Billboard Language Revised
Southern Pines hopes that additional language on signs in its Unified Development Ordinance will make its regulation of billboards easier to understand.
At its last regular meeting, the Southern Pines Town Council held two public hearings - one on a text amendment to the town's sign ordinance and another for the rezoning of the Southern Pines Police Department's property - on which there was little to no public response.
Because there were no apparent concerns raised about either issue, the council approved both items unanimously.
The town of Southern Pines sponsored the sign ordinance text amendment in order to provide language in the document that defines the need for sign regulation standards, along with a clause addressing the replacement of noncommercial speech over commercial speech.
The proposed statement says the ordinance is necessary to preserve the town's "pleasing, visually attractive environment," and the regulations of the ordinance are not present to censor speech based on the content or viewpoint of a message.
The portion on noncommercial speech says that a commercial sign that has already been approved by the town can be changed to say a noncommercial message that is unrelated to the business located where the sign is erected if an owner chooses to do so.
The amendment also includes a severability clause, ensuring that the entire ordinance would remain intact if a problem with a particular portion of the ordinance is found and the language has to be thrown out in the future.
On Friday, Town Manager Reagan Parsons said that the changes are not directly related to a pending lawsuit regarding the sign ordinance, but he did say that the amendment makes the town's stance on billboards much clearer as a result of that filing.
"In no way is it related to some sort of settlement or outcome of that nature," he said.
In March, Gibson Outdoor Displays, a sign company in Aberdeen, filed a federal lawsuit in N.C. Middle Federal District Court against the town, alleging that the town's sign ordinance is unconstitutional.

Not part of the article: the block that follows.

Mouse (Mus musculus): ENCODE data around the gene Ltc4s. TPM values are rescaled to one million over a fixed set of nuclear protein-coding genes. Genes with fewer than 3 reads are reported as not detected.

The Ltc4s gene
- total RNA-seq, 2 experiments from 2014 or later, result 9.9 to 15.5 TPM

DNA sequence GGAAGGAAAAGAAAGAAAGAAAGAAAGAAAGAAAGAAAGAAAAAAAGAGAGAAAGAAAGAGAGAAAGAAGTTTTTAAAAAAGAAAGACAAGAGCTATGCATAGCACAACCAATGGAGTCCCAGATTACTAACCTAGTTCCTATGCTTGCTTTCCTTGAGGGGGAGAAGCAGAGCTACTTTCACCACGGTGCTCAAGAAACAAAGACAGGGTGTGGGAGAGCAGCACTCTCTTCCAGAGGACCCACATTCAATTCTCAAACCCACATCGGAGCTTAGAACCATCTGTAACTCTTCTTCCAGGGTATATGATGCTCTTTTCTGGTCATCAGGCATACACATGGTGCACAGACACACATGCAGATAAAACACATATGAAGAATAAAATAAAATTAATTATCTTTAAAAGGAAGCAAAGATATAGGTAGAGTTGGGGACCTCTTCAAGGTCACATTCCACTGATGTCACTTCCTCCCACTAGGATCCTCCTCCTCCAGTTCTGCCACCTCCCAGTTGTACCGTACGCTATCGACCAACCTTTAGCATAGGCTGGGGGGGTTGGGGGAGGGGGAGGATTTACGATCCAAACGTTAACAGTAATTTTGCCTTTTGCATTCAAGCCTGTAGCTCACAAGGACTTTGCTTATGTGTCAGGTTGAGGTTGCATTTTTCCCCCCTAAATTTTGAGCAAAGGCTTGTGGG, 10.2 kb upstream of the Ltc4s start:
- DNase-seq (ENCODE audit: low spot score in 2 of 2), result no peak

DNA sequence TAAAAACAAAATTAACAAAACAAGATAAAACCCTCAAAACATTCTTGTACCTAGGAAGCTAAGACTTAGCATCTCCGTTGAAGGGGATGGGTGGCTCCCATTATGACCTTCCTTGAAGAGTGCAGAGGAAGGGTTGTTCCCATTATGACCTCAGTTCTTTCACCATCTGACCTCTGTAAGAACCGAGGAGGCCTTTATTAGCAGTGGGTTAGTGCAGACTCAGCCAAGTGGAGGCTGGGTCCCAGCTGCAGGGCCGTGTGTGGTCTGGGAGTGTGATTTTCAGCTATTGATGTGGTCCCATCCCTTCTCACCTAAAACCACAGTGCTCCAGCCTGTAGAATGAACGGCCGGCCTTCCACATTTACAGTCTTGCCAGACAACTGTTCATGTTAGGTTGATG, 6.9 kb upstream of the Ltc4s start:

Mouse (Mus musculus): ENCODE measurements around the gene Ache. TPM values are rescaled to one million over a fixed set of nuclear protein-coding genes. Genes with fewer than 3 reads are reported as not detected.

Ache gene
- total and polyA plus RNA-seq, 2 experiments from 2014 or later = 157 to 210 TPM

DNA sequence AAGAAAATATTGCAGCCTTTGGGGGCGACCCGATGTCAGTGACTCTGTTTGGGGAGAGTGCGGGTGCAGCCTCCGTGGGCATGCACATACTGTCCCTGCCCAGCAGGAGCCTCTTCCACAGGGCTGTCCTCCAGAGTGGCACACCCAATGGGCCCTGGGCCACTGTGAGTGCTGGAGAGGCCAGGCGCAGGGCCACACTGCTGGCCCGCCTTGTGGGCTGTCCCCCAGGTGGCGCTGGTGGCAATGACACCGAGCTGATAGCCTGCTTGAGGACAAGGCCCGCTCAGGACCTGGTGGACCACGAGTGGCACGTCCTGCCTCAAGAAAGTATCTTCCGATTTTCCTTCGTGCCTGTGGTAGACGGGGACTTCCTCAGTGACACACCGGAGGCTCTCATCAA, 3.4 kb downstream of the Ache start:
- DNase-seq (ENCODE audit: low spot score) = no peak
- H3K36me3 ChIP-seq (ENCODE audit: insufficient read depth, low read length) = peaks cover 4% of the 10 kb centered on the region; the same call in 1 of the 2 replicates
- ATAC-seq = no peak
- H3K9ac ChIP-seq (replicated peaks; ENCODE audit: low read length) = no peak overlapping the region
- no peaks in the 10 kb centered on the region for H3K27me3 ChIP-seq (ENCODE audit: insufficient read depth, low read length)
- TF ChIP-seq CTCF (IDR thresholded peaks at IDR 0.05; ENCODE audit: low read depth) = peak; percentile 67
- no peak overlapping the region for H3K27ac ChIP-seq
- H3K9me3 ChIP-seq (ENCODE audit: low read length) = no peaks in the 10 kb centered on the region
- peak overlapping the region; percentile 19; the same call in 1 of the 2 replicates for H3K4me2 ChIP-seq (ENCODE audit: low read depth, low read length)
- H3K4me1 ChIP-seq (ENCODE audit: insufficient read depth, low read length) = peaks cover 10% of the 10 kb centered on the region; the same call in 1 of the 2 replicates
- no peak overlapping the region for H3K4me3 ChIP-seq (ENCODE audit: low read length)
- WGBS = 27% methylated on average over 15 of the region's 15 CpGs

Last year, Gibson wanted to place two large signs in the town's jurisdiction - one on a vacant lot next to Outback Steakhouse on U.S. 15-501 and another on U.S. 1.
The company had already made deals with the properties' owners to erect the signs.
In November 2009, the Southern Pines Planning Department denied each of Gibson's permit requests when the company submitted applications, saying "the content of the proposed signs did not relate to the premises upon which they were to be erected."
Gibson appealed the decision to the town's Board of Adjustment, but the board turned down the appeal in February for the same reason cited by town planning staff.
Parsons said that since the case was filed, the attorneys for both sides have been discussing whether or not there is a possibility for some form of settlement.
"It's just in the process at this point," he said.
The Southern Pines Planning Board recommended approval of the text amendment at its meeting Oct. 21.
The Town Council also approved the rezoning of the property on which the new Southern Pines Police Department sits from Central Business zoning to Facilities, Resources and Recreation zoning.
At the meeting, Parsons said that though the department is allowed in its current zoning, the town wanted to rezone the property so that it would be in the same zoning district as the rest of the town's properties.
Contact Hannah Sharpe at email@example.com.
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